My latest commentary is posted at Kotori Magazine as part of my column “These Altered States.” There’s a lot of talk about “moving forward” and the American Dream these days (and those days back in 2012). “These Altered States” has the secondary title “America Trying to Become Itself.” This month’s post is a shout out to provocative progressive thinkers and doers everywhere. Read it right here, “Do Not Be Reasonable – Boundaries and the New America.”
I want to point you to another online read that I think is phenomenal writing and important news for all of us. I honestly had never heard of George Saunders until I was tweeted about this NY Times Magazine piece on Saturday morning. The title, though, says something important: “George Saunders Has Written the Best Book You’ll Read This Year.” Click on that link and check out the story before NYT puts up their wall to members only. Joel Lovell’s writing is superb and Saunders insights about the meaning of life are powerful. Here’s a taste: “I began to understand art as a kind of black box the reader enters,” Saunders wrote in an essay on Vonnegut. “He enters in one state of mind and exits in another.” Saunders’s book, Tenth of December, comes out tomorrow. I pre-ordered a copy Saturday morning about halfway through the Lovell essay/interview.
Lastly, I just want to say that the best book I read last year I’m still reading and will be through February I imagine. Haruki Murakami’s 1Q84 is the most intriguing and magically written piece of fiction I’ve come across in a long time. It’s a beast of a story, nearly 1,200 pages long, but the translation of Murakami’s language is so spare and straightforward, you really don’t mind the heft. I am a little more than a third of the way through and I am intrigued, entranced, and on the edge of my seat.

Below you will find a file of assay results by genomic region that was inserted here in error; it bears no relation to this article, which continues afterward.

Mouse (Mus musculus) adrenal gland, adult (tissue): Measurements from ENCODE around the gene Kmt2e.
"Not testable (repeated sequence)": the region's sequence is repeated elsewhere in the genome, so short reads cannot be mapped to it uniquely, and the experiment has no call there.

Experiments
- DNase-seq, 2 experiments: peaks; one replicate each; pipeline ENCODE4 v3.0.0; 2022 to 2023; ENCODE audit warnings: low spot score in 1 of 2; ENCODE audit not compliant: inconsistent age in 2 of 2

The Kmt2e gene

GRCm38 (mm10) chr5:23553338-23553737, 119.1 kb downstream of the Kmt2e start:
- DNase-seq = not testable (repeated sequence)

The story is told in alternating points of view between Aomame, a fitness training beauty who loves to fuck bald men but also happens to be an assassin, and Tengo, a high school math teacher and promising novelist no one knows about. Tengo ghostwrites a 17-year-old girl’s novel for a contest. All of the characters in the story are connected to a mysterious cult that lives in the mountains away from Tokyo. Throughout 1Q84, so far, anyway, questions of Time, Space, and what is Real goose the story forward.
In a way, Murakami is channeling Don DeLillo’s Mao II and Stieg Larrson’s Girl with the Dragon Tattoo. But there’s so much more going on here with Borges, Kafka, Joyce, and Orwell coming into the mix. Buy the book (it’s about $20 in paper (that includes shipping costs) or $15.99 digitally) and prepare to understand why TV and movies sometimes just can’t go all the way in.
I’m excited about all three of these reads. I wouldn’t suggest them if I didn’t think folks would appreciate them. Let me know your thoughts. Let me know what you’re reading that I’m missing. Let me know that you read this!